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Bullying affects everyone, not just the bullies and their victims.  It is neither an inevitable part of school life nor a necessary part of growing up.  No one person or group, whether staff or student, should have to accept this type of behaviour.

No one should underestimate the potential psychological damage that bullying can cause, often far in excess of the intentions of the bully.

All students have the right to an education free from bullying from other students or adults and it is the responsibility of all members of the School to ensure that Cheadle Hulme School is a supportive, safe and caring environment.



Bullying is the wilful, conscious desire to hurt, threaten or harass someone else.  It is characterised by the use of power over the victim.  Bullying can occur through several types of anti social behaviour.  For example: -


  1. VERBAL BULLYING     This may involve name calling, may make use of written notes, e-mails, or mobile phone messages and/or may include threats of physical violence.
  2. PHYSICAL BULLYING  This often consists of deliberate jostling, bumping or shoving and those responsible may easily maintain that it is accidental when detected for the first time. Physical bullying may also involve theft or damage to property. Not all theft or damage is bullying, but it is where the intention is to create fear and to use power improperly.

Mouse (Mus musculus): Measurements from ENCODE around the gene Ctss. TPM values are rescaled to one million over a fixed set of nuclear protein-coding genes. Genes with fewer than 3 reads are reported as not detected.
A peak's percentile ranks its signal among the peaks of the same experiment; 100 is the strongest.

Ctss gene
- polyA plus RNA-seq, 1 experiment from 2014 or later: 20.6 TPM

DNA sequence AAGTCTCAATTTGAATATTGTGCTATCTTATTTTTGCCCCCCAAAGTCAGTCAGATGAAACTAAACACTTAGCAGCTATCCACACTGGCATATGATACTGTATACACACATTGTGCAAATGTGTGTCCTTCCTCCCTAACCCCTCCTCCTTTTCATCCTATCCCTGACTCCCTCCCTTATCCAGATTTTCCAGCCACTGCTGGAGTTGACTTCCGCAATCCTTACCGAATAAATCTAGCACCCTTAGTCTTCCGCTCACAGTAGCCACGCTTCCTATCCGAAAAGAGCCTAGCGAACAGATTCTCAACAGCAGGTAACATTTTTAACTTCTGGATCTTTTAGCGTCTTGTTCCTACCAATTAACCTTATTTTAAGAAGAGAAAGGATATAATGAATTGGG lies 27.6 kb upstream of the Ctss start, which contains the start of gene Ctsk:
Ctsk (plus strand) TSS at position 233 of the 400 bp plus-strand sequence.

3. MANIPULATIVE BULLYING     This may involve manipulating social networks with the intention of excluding, ostracising or marginalising individuals from their friends and normal relationships. This may involve the spreading of rumours or of malicious accusations.


Bullying frequently focuses on individual differences or anything that is implied to be different from the majority. In this respect it undermines the School’s work in promoting equal opportunities and teaching social and moral principles. Bullying may seize upon aspects of body shape or appearance or focus on parental, cultural or ethnically-based lifestyles. It may dwell upon race, religion or nationality; it may dwell on special educational needs or physical disability.  It may also reflect parental ignorance and bigotry or neighbourhood feuds. Sexual bullying may involve misogyny or homophobia and focus on alleged sexual attractiveness or lack of it.



  • Go straight to a member of staff in private.  Remember your silence is the bully’s greatest weapon.
  • If you are being bullied by a member of staff you should speak to your head of year (if the bully is the Head of Year you should speak to your Head of School)
  • Tell yourself that you do not deserve to be bullied and that it is wrong.
  • Be proud of who you are.  It is good to be an individual.
  • Try not to show that you are upset.  A bully thrives on someone’s fear.
  • Stay with a group of friends as much as you can.



§  Take Action!   Tell a member of staff immediately.


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